Whilst allergic reactions are often mild they can be very serious and approximately 1 in 14 children in the UK have an allergy to at least one food-type such as soya.

People who are allergic to soya can have a range of reactions. These include vomiting, diarrhoea and abdominal pain.

Halo Top ice cream is made by a US company which began selling in the UK in January. There are two flavours affected, Mint Chip and Chocolate Chip Cookie Dough.  The affected tubs have a use by date of between January 13, 2019 and May 7, 2019. They both have chocolate chips and it is these ingredients that contain the soya. The ice creams come in 473ml tubs and both Tesco and Ocado sell them.

If you have had an allergic  reaction to Tesco’s Halo Top ice cream get in touch with us as soon as possible. You may be entitled to compensation and it’s important to act quickly.
Phone us now on 01535 958778, or use the form on this page.

Dynamo the Magician struggling to recover from Food Poisoning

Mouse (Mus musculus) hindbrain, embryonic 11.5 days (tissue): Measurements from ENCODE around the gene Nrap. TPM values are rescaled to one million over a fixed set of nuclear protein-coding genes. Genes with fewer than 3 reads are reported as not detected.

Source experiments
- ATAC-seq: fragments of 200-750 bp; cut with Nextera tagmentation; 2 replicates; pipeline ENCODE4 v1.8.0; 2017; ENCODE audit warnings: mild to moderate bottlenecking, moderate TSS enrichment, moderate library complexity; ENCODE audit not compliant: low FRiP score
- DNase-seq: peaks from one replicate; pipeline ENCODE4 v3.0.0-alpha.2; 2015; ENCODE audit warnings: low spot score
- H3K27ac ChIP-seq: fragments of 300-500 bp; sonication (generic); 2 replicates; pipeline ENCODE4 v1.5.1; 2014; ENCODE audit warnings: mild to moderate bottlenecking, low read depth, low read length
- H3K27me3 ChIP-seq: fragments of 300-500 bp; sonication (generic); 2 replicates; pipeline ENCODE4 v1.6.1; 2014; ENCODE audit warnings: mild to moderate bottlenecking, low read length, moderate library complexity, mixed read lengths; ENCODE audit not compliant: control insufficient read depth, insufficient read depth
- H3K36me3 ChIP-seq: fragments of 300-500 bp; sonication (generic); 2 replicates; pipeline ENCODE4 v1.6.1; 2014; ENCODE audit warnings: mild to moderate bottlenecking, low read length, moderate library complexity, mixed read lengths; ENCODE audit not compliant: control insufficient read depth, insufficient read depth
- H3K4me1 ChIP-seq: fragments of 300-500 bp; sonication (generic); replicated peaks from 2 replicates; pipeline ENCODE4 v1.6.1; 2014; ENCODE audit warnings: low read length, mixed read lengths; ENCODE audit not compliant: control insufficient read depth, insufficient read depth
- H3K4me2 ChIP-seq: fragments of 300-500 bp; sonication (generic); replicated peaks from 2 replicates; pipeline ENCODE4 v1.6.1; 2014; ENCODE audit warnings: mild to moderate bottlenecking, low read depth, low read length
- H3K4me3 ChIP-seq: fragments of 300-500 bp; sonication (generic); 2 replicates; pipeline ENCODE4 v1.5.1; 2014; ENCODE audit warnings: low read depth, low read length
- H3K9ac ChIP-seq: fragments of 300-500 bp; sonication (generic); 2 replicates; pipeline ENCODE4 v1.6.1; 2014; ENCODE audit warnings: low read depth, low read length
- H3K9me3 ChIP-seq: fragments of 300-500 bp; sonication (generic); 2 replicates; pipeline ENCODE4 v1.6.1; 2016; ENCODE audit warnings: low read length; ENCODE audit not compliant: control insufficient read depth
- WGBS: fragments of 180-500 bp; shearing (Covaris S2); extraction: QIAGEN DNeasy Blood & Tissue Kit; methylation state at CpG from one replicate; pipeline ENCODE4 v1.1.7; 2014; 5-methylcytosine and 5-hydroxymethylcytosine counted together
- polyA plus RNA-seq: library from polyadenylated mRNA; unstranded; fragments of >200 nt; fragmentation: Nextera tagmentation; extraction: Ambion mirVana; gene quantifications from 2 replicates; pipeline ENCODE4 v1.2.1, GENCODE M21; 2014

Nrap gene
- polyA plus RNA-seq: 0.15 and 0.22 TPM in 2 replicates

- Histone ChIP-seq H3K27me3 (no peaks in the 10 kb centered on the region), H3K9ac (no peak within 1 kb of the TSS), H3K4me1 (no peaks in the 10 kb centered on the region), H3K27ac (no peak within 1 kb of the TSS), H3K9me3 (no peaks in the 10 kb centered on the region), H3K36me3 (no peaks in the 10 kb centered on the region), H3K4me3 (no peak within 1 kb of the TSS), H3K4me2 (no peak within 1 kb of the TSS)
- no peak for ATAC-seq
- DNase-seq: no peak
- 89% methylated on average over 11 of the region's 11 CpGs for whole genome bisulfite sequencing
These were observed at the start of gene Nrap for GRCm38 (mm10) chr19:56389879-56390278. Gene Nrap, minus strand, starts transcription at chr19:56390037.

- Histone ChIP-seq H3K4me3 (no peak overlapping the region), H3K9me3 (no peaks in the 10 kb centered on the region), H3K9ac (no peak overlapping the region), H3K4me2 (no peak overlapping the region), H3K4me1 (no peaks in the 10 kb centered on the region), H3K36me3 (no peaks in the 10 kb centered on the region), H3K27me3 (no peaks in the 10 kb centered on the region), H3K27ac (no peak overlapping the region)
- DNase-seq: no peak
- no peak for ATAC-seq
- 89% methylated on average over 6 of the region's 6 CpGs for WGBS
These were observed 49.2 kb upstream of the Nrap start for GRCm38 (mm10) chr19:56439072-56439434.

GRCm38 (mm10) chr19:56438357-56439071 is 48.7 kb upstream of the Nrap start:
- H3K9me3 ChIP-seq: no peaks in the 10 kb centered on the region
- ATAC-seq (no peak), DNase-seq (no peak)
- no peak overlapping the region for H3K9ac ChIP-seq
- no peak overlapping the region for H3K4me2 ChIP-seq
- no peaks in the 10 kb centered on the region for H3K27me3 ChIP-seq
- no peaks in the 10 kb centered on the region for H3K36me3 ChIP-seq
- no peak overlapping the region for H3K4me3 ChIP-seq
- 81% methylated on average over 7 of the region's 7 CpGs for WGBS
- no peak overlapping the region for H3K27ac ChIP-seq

In a video posted on Twitter the Bradford street magician Dymano, who achieved worldwide fame, tells his fans about the serious consequences of the food poisoning he suffered in the summer of 2017.

For Dynamo the food poisoning was made even more serious as he suffers from Crohn’s disease, a chronic disorder that causes inflammation of the intestines. Crohn’s disease is also know as Inflamatory bowel disease (IBD).

“Thankfully the NHS worked amazing well to get me out of hospital and back on my feet.”

Dynamo said he was still dealing with some of the side effects of the treatment.

“The main one is a bad type of arthritis which has affected all the joints in my body, my toes, my knees, my neck, ankles, my hands, which really sucks as a magician when you can’t shuffle a pack of cards cos your hands are in so much pain, which has happened on the odd occasion.”